We all wish our pets could live forever, but the unpleasant reality is that someday our furry family members will no longer be with us. Making end-of-life plans can be emotional and made even harder when grieving. The last thing we want to worry about as dog parents is how to care for our dogs’ bodies after they pass.
It may be reassuring to know that cremation is a common end-of-life choice among pet owners. If you’re concerned about how much it costs to cremate a dog, know that it’s one of the more affordable options. Keep reading to understand the process and prepare for the cost.
Cremation is a process that reduces matter by exposing it to intense heat. For dogs, cremation is often the last step in caring for and disposing of their bodies.
Once your dog’s body arrives at the crematory, it’s placed into a cremation chamber with extremely high temperatures. After a few hours, your dog’s body will become cremains — ash, small bone fragments, and any inorganic materials that remain. Metal fragments are removed, and the cremains are ground into uniform ash. Ashes are placed in a container — like a bag, urn, or box — and returned to the owner.
A dog cremation can cost anywhere between $30 and $300. Your specific quote from the pet crematorium will depend on the type of cremation, your dog’s size, and your location.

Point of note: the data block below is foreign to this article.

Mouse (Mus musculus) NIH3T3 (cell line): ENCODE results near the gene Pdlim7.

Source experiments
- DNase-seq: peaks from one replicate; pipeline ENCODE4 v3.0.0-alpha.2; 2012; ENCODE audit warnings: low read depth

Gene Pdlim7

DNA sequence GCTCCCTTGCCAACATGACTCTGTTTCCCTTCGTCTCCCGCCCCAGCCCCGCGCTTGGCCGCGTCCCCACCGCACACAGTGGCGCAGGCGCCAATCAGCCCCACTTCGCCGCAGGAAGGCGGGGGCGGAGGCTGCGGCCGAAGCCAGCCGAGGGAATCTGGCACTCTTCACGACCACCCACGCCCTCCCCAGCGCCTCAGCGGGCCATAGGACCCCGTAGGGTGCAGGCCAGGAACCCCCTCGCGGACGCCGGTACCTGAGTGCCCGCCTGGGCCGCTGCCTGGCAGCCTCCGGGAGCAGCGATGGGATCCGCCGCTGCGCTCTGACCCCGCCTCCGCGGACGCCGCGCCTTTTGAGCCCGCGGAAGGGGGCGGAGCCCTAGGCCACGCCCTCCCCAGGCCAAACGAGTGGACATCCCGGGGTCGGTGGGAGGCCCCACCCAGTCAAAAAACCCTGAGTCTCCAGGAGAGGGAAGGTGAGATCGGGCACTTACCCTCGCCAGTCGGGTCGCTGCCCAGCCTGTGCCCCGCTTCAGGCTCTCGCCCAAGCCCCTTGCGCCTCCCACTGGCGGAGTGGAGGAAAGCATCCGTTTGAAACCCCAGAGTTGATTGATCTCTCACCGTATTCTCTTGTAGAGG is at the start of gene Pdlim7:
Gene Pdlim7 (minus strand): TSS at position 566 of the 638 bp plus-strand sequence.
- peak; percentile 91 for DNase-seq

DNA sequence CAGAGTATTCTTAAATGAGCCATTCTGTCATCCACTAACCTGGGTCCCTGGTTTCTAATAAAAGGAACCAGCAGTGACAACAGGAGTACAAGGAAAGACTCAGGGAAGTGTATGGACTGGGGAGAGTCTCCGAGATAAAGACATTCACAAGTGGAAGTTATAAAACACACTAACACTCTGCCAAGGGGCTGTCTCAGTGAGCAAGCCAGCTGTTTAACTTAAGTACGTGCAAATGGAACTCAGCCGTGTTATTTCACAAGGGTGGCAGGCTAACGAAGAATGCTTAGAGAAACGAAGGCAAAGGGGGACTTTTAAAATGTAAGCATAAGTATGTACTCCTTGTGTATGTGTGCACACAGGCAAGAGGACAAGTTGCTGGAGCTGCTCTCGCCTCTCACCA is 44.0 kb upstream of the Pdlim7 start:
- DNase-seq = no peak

There are a few cremation options pet parents can choose:
● Communal: This type of cremation is the most affordable. In a communal cremation, your dog is cremated with other animals. Because remains are not identifiable, these ashes are not returned to owners.
● Individual: This type of cremation is also called divided or partitioned cremation. In an individual cremation, your dog is cremated at the same time as other animals but separated by some kind of partition. An individual cremation is a more affordable option for owners who wish to keep their dog’s ashes. Just keep in mind that it’s still possible that some ashes could be mixed.
● Private: This is the most expensive cremation option. In a private cremation, your dog is the only animal in the cremation chamber. You’re guaranteed to receive only your dog's ashes with a private cremation.
After you select the type of cremation, the rest is up to how large or small your dog is. Most cremations are charged by the pound because the bigger the dog, the longer the cremation process.
Each pet crematory will have its own pricing. Like most goods and services, your location will usually impact the cost. Cities will likely have higher dog cremation costs than smaller cities and towns.
If you’re planning for the future, you can research local facilities and talk to their staff. If you need support after the sudden loss of your pup, your vet may have a relationship with a local crematory. Ask if they have any recommendations.
Some crematories have additional fees and expenses to consider:
● Transfer Fees: Facilities may charge transfer fees for transporting your dog's body from the vet or animal hospital. Should your dog pass at home, some crematories may retrieve their body from your home for an additional fee. After-hours transportation may also be available at an additional cost.
● Viewing Fees: Some crematories offer witnessed cremations. During a witnessed cremation, the owner is welcomed into the facility and present during their dog’s private cremation. This typically comes with an extra charge.
● Special Memorabilia: Many owners opt for decorative keepsakes and urns, and some facilities make specialized jewelry and keychains. These will come at an additional price.